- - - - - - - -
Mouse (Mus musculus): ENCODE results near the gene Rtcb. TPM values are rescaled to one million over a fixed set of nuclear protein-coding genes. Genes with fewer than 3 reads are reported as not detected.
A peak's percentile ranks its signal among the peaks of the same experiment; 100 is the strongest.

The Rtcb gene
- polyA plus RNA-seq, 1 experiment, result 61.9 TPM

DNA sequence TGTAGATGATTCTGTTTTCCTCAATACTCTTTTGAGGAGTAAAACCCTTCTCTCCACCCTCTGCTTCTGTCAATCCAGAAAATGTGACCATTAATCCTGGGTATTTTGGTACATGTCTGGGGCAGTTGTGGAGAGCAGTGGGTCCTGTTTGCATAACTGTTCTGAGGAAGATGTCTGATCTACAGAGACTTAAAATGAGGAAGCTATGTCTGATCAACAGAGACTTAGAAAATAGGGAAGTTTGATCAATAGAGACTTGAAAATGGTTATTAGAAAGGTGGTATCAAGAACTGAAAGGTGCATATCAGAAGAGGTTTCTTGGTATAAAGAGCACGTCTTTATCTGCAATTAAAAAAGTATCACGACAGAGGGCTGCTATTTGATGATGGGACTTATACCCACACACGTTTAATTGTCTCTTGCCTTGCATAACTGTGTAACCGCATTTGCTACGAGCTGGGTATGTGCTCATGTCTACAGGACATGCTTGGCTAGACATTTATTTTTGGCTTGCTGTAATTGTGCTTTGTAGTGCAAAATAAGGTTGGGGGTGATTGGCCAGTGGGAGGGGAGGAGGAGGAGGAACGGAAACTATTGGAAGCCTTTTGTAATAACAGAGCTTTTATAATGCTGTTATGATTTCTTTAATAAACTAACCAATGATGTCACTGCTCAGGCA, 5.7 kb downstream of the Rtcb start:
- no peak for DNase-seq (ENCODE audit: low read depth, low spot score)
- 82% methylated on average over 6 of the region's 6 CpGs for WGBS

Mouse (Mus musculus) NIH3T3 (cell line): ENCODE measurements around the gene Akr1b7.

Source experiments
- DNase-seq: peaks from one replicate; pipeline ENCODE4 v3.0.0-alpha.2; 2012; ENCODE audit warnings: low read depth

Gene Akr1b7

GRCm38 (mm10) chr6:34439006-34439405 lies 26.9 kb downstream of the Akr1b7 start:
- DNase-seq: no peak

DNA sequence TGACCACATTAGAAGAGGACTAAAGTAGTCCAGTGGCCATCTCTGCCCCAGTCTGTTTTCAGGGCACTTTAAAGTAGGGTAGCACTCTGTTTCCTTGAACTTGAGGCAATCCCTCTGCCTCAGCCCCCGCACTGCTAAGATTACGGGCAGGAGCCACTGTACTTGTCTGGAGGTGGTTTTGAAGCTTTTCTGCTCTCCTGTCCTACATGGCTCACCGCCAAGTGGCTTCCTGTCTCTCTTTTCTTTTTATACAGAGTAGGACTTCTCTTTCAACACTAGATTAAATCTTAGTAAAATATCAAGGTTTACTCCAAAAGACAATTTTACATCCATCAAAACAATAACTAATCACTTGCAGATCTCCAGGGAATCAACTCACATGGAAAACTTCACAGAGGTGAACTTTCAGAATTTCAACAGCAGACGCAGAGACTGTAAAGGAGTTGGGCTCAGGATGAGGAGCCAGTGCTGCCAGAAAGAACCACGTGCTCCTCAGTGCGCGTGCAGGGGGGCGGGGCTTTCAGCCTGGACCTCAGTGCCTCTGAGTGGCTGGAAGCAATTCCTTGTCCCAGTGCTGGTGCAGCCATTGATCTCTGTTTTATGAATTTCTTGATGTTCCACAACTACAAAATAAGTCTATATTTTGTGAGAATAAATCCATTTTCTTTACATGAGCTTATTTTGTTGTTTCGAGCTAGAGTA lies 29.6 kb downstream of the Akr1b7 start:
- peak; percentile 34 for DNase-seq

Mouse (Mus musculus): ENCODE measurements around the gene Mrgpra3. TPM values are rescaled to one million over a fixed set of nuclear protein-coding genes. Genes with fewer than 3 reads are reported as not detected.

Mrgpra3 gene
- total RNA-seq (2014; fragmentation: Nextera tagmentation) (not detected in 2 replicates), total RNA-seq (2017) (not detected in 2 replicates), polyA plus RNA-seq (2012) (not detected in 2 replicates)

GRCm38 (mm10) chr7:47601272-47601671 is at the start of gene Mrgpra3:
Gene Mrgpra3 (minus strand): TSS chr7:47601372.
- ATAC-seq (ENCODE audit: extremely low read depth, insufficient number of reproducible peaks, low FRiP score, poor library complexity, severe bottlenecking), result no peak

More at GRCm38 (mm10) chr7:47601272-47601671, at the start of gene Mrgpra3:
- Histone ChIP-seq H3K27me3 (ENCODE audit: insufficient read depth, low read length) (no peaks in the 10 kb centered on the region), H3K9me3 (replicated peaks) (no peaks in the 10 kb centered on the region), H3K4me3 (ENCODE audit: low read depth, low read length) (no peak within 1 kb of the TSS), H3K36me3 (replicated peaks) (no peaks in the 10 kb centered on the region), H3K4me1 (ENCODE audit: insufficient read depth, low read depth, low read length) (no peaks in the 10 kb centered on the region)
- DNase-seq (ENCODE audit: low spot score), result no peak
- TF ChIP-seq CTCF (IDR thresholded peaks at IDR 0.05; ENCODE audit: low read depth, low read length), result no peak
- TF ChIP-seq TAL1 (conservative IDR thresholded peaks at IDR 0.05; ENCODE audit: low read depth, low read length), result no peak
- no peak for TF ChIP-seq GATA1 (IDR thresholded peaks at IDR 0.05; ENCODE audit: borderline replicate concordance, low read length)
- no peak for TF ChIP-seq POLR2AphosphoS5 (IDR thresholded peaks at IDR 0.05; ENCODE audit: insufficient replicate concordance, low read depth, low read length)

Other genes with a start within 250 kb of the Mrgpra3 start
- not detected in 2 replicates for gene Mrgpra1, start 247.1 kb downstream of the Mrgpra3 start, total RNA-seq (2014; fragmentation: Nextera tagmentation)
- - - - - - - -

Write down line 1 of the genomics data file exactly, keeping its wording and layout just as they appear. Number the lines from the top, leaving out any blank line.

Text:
Mouse (Mus musculus): ENCODE results near the gene Rtcb. TPM values are rescaled to one million over a fixed set of nuclear protein-coding genes. Genes with fewer than 3 reads are reported as not detected.